in milligrams. APPARATUS 3.1 The conversion factor shail be obtained from the ‘mean effective diameter ’ of the collecting bowl. The dimensions of the bowl shall be as shown in Fig. Part 1 Specification for deposit gauges ‘. which shall be determined by *Glossary of terms relating to air pollution.1.1. but this is a variable number of days and. TERMINOLOGY 2. ~ to be the definitions given in IS : 4167- 4 .1 This standard prescribes a method for the collection and measurement of dustfall and covers the construction and installation of the apparatus to be used for the purpose.1969 that actually covered by the collector. 3. 0. when multiplied by the factor. The period of exposure is commonly called a calendar month.1.1 For the purpose of this standard. 1. 1. 3. SCOPE 1. Each collecting bowl shall be indelibly marked with a serial number and a conversion factor shall be supplied for each bowl. constructed of a corrosionresistant material. not prone to the accumulation of electrostatic charge.2 Collecting Bowl-The collecting bowl (see Fig. issued by the British Standards Institution. such as high density polyethylene or PVC. The bird-guard shall be of about 25 mm mesh. 3.1 The apparatus shall consist of the following components. 1 ) shall be made of chemically resistant glass or of a suitable plastics material. 3. 2. will represent milligrams per square metre ( mg/m2 ).1 Stand-The stand shall be made of mild steel and shall be galvanized after the components have been joined together. 1747 : Part 1 : 1961 ‘ Methods for the measurement of air pollution. The collecting bottle shall be firmly positioned on the supports provided on the shelf.S.1. 1. such that the weight of the deposit collected.1 It also prescribes a schedule of analytical determinations made and the form to be used for reporting the results. A convenient unit is milligram of deposit per square metre per day ( mg/m2d ).2.IS : 5182 ( Part I ) .5 In drafting this standard. 1966* shall apply. such as plastics material. considerable assistance has been derived from B. the results may be suitably expressed in terms of the average daily rate of deposition. for purposes of comparison.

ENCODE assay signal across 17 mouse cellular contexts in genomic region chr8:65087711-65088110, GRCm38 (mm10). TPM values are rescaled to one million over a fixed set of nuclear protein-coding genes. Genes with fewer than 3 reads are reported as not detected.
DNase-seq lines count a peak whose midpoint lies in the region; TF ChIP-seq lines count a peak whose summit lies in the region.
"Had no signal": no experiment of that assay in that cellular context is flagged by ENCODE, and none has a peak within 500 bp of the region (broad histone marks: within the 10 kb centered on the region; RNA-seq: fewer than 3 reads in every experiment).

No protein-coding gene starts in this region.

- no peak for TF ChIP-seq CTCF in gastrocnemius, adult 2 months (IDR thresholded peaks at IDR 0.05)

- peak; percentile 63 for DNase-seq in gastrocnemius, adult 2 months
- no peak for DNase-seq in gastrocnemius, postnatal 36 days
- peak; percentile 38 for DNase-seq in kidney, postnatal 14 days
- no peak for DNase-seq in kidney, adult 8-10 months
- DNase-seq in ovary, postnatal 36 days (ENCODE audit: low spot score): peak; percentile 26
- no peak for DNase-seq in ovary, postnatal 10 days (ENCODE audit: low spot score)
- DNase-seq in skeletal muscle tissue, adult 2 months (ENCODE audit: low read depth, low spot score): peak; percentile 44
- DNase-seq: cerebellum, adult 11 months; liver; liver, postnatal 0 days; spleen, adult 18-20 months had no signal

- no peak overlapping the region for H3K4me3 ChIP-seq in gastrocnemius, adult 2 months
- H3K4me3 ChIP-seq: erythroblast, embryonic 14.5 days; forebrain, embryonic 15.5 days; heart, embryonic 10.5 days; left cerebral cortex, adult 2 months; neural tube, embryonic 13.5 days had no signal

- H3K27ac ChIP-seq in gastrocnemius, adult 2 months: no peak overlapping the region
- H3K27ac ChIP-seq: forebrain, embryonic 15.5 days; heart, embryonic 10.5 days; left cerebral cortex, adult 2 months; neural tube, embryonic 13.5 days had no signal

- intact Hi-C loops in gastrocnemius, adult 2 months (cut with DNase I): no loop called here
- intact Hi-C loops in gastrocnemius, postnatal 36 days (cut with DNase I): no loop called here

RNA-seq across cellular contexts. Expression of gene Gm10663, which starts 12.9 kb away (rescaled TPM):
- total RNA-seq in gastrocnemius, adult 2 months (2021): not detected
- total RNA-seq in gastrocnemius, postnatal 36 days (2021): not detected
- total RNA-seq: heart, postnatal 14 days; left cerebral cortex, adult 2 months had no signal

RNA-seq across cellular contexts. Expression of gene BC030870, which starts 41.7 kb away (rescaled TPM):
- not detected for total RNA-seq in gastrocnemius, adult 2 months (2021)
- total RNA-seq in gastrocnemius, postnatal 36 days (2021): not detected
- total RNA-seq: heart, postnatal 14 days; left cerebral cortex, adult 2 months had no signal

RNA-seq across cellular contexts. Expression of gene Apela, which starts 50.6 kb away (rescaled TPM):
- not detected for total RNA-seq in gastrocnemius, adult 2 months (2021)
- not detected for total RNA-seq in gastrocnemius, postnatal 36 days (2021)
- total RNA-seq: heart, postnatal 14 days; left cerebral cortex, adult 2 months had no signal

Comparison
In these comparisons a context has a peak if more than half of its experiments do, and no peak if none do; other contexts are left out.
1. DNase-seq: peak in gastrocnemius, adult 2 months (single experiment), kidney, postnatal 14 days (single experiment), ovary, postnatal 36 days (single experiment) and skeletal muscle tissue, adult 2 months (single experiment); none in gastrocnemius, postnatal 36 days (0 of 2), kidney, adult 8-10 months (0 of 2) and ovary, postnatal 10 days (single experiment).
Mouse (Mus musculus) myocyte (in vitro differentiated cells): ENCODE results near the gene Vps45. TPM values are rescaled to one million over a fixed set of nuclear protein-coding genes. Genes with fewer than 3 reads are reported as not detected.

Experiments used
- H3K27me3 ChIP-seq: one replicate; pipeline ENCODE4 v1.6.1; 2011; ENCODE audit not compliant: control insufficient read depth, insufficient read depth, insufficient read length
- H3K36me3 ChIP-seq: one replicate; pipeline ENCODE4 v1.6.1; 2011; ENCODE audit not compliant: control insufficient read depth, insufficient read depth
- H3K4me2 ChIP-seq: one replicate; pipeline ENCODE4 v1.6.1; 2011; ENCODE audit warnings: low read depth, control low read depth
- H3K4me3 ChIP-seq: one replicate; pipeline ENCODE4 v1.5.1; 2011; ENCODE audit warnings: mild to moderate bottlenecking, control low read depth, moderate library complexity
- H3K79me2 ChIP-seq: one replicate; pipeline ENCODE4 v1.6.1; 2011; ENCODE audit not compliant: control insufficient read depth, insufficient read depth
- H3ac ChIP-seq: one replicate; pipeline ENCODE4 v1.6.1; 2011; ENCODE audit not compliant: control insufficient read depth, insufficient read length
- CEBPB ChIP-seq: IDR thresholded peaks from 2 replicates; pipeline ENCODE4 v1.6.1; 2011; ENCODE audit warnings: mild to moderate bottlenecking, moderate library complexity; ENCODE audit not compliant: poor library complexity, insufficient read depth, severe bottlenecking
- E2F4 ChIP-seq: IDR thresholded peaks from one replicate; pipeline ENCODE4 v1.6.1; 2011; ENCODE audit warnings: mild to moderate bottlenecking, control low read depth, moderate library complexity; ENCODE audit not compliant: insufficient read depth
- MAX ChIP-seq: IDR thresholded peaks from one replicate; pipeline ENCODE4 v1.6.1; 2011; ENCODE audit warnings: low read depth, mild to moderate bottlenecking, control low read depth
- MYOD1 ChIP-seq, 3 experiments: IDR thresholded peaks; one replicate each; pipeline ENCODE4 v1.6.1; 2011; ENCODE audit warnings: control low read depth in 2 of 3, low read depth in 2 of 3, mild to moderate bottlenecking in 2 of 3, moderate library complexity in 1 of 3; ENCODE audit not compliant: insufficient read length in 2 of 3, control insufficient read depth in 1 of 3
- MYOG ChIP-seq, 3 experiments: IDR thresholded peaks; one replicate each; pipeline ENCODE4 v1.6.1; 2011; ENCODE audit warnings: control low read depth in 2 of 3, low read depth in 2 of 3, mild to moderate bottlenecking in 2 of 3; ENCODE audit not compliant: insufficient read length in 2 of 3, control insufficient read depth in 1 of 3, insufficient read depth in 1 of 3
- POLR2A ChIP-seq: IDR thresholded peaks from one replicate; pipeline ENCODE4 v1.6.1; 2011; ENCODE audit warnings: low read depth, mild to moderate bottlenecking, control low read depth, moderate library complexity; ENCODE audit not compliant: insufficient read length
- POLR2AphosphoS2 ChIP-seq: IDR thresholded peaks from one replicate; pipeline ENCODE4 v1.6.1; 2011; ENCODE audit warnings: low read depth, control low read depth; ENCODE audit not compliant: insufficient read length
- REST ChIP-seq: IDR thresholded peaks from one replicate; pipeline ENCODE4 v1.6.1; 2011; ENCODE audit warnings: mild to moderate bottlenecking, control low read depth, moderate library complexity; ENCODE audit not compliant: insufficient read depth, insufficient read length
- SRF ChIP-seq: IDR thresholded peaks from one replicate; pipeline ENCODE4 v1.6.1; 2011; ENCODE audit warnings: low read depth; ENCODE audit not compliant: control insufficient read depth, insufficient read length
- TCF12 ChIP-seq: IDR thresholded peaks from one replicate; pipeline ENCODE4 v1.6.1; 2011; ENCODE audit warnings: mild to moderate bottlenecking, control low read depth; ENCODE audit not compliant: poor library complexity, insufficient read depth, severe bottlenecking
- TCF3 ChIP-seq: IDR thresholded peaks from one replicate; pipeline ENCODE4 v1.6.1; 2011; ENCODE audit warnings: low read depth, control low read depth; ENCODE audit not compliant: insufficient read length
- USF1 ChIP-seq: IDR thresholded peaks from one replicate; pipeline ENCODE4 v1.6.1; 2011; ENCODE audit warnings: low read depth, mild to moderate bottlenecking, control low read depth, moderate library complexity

IS : 5182 ( Part I ) . Max External Internal 40 to 80 mm 10 to 20 litres* Capacity 3.3 Collecting Bottles-The bottles shall be made of a suitable plastics material. and shall be of the following dimensions: Height 450 mm. such as polyethylene. 1 COLLECTING BOWL measuring the internal and external diameters in millimetres of the bowl at 12 points round the circumference and taking the mean.1. FIG. D. preferably with shoulders sloping at 45”. If made of *The size of bottle chosen should be adequete ing a period of one calendar month.4 Inverted Funnel . 2. Max Diameter of neck: 90 mm.1969 All dimensions in millimetres. The factor shall then be calculated from the formula: Factor = 127*3 ’ lo4 DZ 3. of the 24 readings. The measurements shall be made to the nearest millimetre.1.The inverted funnel shall be made of stainless steel or polyethylene to the dimensions shown in Fig. for maximum local rainfall cover- 5 .